MB: Beyond raising money, we want people to really enjoy themselves and come away from the event feeling even more connected to BAM and more enthusiastic about engaging in this kind of community-building project in the future.
Participants must raise a minimum of $250 through CrowdRise. To register or give support, visit bam.org/moviemarathon. Donations accepted through October 5.
August 20, 2014
Photo courtesy of Mulia Spa
Dotted with ornate temples and surrounded by calming waters, Bali signified spiritual awakening long before Eat, Pray, Love made it a haven for sarong-clad women seeking enlightenment. But the Mulia Spa—a respite for guests of the suite-only The Mulia, Mulia Resort and Villas, in beach-strewn Nusa Dua—takes rejuvenation to new heights with the recent debut of its Lifestyle Wellness program.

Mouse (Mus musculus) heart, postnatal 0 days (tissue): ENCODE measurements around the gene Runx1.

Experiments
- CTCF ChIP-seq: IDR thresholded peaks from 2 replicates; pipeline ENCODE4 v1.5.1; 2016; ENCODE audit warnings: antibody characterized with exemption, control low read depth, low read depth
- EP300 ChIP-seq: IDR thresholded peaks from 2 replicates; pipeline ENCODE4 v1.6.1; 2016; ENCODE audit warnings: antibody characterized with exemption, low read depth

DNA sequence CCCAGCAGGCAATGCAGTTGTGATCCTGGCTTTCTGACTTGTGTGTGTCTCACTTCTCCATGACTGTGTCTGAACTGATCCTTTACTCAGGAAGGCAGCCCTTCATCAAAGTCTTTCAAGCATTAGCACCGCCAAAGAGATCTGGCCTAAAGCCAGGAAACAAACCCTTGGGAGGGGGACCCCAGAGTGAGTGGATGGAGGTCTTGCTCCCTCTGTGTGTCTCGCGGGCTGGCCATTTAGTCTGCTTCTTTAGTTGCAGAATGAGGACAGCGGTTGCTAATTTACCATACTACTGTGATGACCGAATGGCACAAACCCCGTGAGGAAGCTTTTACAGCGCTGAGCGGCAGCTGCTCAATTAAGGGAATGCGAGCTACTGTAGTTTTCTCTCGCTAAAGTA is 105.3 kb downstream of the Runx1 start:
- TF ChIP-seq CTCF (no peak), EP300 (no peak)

The airy spa, which resembles a majestic shrine from the outside, greets guests with uplifting artwork and a red-ginger elixir—a soothing preface to the program’s delightfully intense four or six hours of body treatments, which embrace natural and organic ingredients like turmeric, chile and tree bark.
Those who choose the Spa Buffet, the most extravagant of the customized options, might first be rubbed down with an almond scrub and painted with a sea-salt-and-marine-mud wrap. Penetrating oil is blissfully poured onto the scalp for an Ayurvedic shirodhara session, and an upper-back massage summons sleep. You’ll want to resist a nap, though.
A well-balanced lunch (300 calories or less), such as a bright Asian chicken salad followed by a scoop of heavenly house-made mango sorbet, is part of the ritual (as are breakfast and dinner). Sated, it’s back to the treatment room, this time for a deep, ultra-relaxing Balinese oil massage. The finale? An extraction-free white-crystal lymphatic facial.